So far, Tim Johnson hasn’t been hurt by the budget battle that has shut down part of the federal government for the last few days.
If it goes on a few more days, though, the strain may begin to show.
“I’m sure we’ll feel it if this goes on into next week,’ said Johnson, owner of Cooter Brown’s Rib Shack just outside Jacksonville.
Johnson’s restaurant is a regular stop for busloads of students from the Center for Domestic Preparedness, an Anniston-based federal training center that teaches first responders how to deal with disasters. According to its website, the CDP hosts 50,000 students a year. It’s also part of the Department of Homeland Security, one of a handful cabinet-level government agencies that have been shut down since late December in a dispute over President Donald Trump’s proposed wall on the U.S.-Mexico border.
Trump has asked for $5 billion for wall construction, something Democrats in Congress have largely opposed. Congress approved a stopgap measure in September to keep the government funded, and were working on a new stopgap measure in December when Trump declared he wouldn’t sign any funding bill that didn’t include wall funding.
That impasse happened while Republicans still controlled both houses of Congress. With a Democratic-majority House set to be sworn in Thursday, there’s no sign the White House and Congress are moving closer to agreement.
The local impact of the shutdown, so far, has largely been hidden from public view. At the CDP – one of the most high-security sites in the county, where trainees sometimes work with deadly toxins such as ricin – staff and contractors were tight-lipped about the budget impasse.
“We have no comment on the shutdown,” said David Cole, president of Logzone, a Huntsville-based logistics company that’s among at least 10 contractors that supply workers for the center.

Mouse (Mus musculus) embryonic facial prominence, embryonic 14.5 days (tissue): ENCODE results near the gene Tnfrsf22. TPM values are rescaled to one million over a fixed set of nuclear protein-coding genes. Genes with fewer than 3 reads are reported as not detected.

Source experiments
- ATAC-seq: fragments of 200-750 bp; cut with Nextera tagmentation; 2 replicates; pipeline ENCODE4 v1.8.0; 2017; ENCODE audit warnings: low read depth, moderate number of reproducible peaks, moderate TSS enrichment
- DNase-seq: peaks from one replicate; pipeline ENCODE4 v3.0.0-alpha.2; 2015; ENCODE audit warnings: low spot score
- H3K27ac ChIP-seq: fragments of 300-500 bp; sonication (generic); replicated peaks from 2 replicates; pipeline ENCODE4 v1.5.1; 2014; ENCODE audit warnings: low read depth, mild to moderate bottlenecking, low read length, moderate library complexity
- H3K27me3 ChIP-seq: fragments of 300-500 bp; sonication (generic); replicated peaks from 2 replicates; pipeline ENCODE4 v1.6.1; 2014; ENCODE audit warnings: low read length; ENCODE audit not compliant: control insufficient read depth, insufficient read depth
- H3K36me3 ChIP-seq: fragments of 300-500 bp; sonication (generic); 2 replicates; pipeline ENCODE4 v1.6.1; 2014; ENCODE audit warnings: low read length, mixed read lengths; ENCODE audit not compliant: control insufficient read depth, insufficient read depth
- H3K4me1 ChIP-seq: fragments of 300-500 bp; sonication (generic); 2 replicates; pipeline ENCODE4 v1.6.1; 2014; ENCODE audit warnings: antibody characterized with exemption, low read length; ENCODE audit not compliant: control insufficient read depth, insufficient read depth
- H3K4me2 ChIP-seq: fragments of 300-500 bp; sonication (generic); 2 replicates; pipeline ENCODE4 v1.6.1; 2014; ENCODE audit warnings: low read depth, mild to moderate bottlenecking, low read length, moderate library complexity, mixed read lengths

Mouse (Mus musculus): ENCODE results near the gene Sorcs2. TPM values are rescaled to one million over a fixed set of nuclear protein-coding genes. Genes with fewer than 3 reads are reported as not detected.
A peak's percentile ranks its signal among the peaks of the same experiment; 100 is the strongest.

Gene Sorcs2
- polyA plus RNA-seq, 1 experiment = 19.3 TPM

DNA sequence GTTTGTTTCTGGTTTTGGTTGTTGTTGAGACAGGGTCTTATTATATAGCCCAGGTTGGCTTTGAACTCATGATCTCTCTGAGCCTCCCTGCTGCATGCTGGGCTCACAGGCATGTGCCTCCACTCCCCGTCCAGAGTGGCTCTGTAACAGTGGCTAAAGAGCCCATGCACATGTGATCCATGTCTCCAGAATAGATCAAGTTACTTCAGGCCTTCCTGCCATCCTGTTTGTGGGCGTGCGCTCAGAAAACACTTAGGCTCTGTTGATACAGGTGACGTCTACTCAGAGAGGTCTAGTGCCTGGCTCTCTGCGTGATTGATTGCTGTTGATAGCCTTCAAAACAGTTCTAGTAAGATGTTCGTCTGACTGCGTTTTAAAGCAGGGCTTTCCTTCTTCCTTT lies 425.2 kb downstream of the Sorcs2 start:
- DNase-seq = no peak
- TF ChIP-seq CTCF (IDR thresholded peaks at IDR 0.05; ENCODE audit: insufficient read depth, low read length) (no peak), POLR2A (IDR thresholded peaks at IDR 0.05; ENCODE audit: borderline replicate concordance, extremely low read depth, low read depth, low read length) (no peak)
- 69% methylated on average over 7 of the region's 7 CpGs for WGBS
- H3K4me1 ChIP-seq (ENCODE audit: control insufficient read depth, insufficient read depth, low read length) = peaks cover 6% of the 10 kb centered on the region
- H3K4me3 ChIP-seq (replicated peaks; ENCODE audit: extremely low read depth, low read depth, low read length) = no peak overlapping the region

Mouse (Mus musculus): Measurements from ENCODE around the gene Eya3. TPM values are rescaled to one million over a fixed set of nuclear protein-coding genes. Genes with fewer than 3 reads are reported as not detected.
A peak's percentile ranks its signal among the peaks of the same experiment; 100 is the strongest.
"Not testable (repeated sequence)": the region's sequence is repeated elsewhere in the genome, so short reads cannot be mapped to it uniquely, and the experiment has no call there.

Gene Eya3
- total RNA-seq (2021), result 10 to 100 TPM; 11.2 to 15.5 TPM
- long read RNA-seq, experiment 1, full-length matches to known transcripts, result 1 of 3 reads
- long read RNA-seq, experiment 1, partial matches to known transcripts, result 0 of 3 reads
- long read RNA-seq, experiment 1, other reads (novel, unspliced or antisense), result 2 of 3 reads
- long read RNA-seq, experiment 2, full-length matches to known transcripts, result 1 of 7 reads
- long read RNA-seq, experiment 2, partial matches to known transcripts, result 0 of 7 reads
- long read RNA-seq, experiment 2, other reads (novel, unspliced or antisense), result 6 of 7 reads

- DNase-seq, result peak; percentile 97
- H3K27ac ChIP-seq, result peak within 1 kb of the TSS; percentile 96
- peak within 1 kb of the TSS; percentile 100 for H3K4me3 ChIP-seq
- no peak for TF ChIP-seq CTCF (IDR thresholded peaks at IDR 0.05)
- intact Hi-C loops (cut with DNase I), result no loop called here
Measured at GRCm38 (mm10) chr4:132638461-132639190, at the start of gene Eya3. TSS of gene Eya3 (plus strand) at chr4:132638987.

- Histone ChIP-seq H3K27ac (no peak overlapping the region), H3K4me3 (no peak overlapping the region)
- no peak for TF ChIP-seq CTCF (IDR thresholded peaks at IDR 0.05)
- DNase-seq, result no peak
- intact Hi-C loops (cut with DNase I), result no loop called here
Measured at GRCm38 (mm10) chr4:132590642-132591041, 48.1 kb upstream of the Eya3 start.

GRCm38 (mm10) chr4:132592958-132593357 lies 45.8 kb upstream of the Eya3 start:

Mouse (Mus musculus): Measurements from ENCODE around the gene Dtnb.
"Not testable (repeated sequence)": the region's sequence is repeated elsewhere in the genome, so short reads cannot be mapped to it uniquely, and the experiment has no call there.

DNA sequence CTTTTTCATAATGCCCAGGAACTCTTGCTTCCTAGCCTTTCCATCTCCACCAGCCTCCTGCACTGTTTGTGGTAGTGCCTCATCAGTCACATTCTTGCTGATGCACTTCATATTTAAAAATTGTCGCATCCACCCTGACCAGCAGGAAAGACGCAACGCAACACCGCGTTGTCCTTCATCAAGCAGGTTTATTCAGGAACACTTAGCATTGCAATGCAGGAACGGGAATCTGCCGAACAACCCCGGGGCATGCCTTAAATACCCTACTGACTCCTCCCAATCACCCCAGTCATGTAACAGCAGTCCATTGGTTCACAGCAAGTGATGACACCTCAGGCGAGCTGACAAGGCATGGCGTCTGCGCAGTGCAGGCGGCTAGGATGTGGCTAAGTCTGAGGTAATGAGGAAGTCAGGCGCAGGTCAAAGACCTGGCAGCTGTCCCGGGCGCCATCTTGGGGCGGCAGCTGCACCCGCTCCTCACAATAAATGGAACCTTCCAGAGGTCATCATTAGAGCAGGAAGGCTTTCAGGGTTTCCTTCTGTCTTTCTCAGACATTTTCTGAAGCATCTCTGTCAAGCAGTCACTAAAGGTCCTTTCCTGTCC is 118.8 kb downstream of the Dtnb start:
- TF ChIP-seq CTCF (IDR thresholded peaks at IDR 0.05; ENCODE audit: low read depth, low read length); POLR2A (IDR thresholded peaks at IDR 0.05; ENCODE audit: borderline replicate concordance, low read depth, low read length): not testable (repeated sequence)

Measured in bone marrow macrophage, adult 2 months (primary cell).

Before the shutdown, a spokesman for the CDP said around 90 federal employees work at the center – employees who would be furloughed but likely reimbursed for their lost time after Homeland Security reopens.
Attempts to reach officials of American Federation of Government Employees Local 1945, the labor union for federal employees, were unsuccessful Wednesday.
It’s unclear how many contract workers are hit by the shutdown, and contractors Wednesday were reluctant to discuss the matter. A staffer at the building maintenance company HME said the company had 50 workers at the center, workers who weren’t being paid during the shutdown. The worker declined to tell The Star his name when asked.
Furloughed workers can apply for state unemployment benefits, said Kelly Betts, a spokeswoman for the Alabama Department of Labor. That may be a workable option only for contractors. Betts said that if federal workers are reimbursed for their lost time, they’d have to pay any unemployment benefits back to the state.
So far, the loss of CDP students’ dollars doesn’t seem to have had an impact on local businesses. The center rarely holds classes in December – officials say students don’t want to travel during the holidays – so a holiday lull is typical.
“This is our slow time already,” said Johnson, the owner of Cooter Brown’s. With both CDP and Jacksonville State University students out of town, Johnson shut down his restaurant on Dec. 23 and had just reopened at 4 p.m. Wednesday. According to the CDP’s online schedule, classes would normally resume next week.
The shutdown also affects the U.S. Forest Service, including the Talladega National Forest, where the Shoal Creek and Talladega ranger offices were closed on Wednesday.
“Unfortunately, due to a lapse in government funding, we are shut down,” said a message on Shoal Creek’s answering machine.
Forest Service officials announced last month that they would begin a series of controlled burns in the forest in January, part of annual maintenance meant to clear away brush that could lead to wildfires. It’s unclear how that burn schedule will be affected by the shutdown.
At Little River Canyon National Preserve near Fort Payne, law enforcement agents are the only U.S. Park Service employees now working, said Pete Conroy, who runs Jacksonville State’s Little River Canyon Center, which is in the preserve.
Conroy said that in the absence of Park Service workers, employees of the JSU center have been emptying the garbage cans at the preserve and providing directions for park guests.
“We may be one of the few parks that actually has an open visitor’s center,” Conroy said.
Conroy is part of the local committee that convinced the federal government to create a national monument in Anniston – a site dedicated to the Freedom Riders, activists who were attacked here in 1961 while trying to integrate interstate buses.
The Freedom Riders monument is still being developed. Conroy said it wasn’t clear whether the shutdown would affect those development plans, though he said some teleconferences about the project have already been canceled.
“There’s no one to talk to right now,” he said.